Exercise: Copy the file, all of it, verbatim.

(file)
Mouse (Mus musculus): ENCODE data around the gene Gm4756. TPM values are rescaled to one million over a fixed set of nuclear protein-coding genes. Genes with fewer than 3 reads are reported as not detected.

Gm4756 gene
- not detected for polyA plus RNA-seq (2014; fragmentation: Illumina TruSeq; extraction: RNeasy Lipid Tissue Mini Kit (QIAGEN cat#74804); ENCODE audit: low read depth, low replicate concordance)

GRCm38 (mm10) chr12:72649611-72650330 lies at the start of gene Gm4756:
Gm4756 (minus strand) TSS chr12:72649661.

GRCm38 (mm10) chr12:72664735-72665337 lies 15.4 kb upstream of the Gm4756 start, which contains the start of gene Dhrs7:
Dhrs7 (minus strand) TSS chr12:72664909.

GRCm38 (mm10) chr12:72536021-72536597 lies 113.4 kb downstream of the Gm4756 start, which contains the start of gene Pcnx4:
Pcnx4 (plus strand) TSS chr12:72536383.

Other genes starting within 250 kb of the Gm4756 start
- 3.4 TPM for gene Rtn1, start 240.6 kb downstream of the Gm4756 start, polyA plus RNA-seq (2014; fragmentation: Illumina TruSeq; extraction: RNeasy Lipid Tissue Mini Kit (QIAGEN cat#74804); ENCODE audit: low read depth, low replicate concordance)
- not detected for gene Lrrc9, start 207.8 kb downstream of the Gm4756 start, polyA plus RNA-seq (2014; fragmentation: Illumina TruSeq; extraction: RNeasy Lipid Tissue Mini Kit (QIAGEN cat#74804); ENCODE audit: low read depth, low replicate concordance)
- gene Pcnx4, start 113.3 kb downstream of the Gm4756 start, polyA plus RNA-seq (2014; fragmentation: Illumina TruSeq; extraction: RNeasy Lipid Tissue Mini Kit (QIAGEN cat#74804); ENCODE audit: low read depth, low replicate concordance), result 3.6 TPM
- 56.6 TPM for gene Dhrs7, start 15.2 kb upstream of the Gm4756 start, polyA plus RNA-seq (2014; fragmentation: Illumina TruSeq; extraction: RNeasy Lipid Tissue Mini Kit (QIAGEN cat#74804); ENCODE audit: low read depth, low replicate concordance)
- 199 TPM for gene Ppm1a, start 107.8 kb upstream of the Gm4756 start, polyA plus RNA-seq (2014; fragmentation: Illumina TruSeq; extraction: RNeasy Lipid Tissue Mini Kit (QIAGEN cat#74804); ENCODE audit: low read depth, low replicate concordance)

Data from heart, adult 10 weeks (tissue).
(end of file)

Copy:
Mouse (Mus musculus): ENCODE data around the gene Gm4756. TPM values are rescaled to one million over a fixed set of nuclear protein-coding genes. Genes with fewer than 3 reads are reported as not detected.

Gm4756 gene
- not detected for polyA plus RNA-seq (2014; fragmentation: Illumina TruSeq; extraction: RNeasy Lipid Tissue Mini Kit (QIAGEN cat#74804); ENCODE audit: low read depth, low replicate concordance)

GRCm38 (mm10) chr12:72649611-72650330 lies at the start of gene Gm4756:
Gm4756 (minus strand) TSS chr12:72649661.

GRCm38 (mm10) chr12:72664735-72665337 lies 15.4 kb upstream of the Gm4756 start, which contains the start of gene Dhrs7:
Dhrs7 (minus strand) TSS chr12:72664909.

GRCm38 (mm10) chr12:72536021-72536597 lies 113.4 kb downstream of the Gm4756 start, which contains the start of gene Pcnx4:
Pcnx4 (plus strand) TSS chr12:72536383.

Other genes starting within 250 kb of the Gm4756 start
- 3.4 TPM for gene Rtn1, start 240.6 kb downstream of the Gm4756 start, polyA plus RNA-seq (2014; fragmentation: Illumina TruSeq; extraction: RNeasy Lipid Tissue Mini Kit (QIAGEN cat#74804); ENCODE audit: low read depth, low replicate concordance)
- not detected for gene Lrrc9, start 207.8 kb downstream of the Gm4756 start, polyA plus RNA-seq (2014; fragmentation: Illumina TruSeq; extraction: RNeasy Lipid Tissue Mini Kit (QIAGEN cat#74804); ENCODE audit: low read depth, low replicate concordance)
- gene Pcnx4, start 113.3 kb downstream of the Gm4756 start, polyA plus RNA-seq (2014; fragmentation: Illumina TruSeq; extraction: RNeasy Lipid Tissue Mini Kit (QIAGEN cat#74804); ENCODE audit: low read depth, low replicate concordance), result 3.6 TPM
- 56.6 TPM for gene Dhrs7, start 15.2 kb upstream of the Gm4756 start, polyA plus RNA-seq (2014; fragmentation: Illumina TruSeq; extraction: RNeasy Lipid Tissue Mini Kit (QIAGEN cat#74804); ENCODE audit: low read depth, low replicate concordance)
- 199 TPM for gene Ppm1a, start 107.8 kb upstream of the Gm4756 start, polyA plus RNA-seq (2014; fragmentation: Illumina TruSeq; extraction: RNeasy Lipid Tissue Mini Kit (QIAGEN cat#74804); ENCODE audit: low read depth, low replicate concordance)

Data from heart, adult 10 weeks (tissue).